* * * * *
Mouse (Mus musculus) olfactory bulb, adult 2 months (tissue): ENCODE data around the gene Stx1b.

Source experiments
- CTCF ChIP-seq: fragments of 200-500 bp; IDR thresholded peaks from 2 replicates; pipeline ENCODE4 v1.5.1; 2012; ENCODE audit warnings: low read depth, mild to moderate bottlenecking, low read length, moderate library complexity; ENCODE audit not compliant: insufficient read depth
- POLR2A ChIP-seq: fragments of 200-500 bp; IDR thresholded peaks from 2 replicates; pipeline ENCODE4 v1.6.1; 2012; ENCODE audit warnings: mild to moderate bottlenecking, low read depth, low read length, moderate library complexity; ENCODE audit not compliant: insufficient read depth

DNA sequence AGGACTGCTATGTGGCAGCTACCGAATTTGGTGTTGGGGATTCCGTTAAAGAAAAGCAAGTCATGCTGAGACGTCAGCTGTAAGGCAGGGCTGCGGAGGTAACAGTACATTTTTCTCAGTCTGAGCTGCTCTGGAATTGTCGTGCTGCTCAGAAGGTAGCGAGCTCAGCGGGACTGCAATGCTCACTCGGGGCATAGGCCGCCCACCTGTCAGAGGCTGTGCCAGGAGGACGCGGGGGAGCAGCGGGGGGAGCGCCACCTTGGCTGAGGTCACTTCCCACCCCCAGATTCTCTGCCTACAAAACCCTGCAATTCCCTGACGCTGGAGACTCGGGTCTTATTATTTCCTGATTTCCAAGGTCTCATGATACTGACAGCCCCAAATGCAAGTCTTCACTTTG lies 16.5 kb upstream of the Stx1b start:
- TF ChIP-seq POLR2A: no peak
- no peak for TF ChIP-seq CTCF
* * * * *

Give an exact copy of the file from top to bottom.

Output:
Mouse (Mus musculus) olfactory bulb, adult 2 months (tissue): ENCODE data around the gene Stx1b.

Source experiments
- CTCF ChIP-seq: fragments of 200-500 bp; IDR thresholded peaks from 2 replicates; pipeline ENCODE4 v1.5.1; 2012; ENCODE audit warnings: low read depth, mild to moderate bottlenecking, low read length, moderate library complexity; ENCODE audit not compliant: insufficient read depth
- POLR2A ChIP-seq: fragments of 200-500 bp; IDR thresholded peaks from 2 replicates; pipeline ENCODE4 v1.6.1; 2012; ENCODE audit warnings: mild to moderate bottlenecking, low read depth, low read length, moderate library complexity; ENCODE audit not compliant: insufficient read depth

DNA sequence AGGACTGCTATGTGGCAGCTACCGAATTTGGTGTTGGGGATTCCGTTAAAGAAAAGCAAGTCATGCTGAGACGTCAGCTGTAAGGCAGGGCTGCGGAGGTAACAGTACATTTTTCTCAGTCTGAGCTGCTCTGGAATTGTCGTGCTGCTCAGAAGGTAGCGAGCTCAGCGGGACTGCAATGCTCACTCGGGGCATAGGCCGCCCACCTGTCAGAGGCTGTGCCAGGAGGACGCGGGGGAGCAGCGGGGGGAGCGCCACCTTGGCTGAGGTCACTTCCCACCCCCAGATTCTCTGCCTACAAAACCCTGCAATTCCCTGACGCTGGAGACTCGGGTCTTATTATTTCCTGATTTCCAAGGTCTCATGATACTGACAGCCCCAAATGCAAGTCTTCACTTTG lies 16.5 kb upstream of the Stx1b start:
- TF ChIP-seq POLR2A: no peak
- no peak for TF ChIP-seq CTCF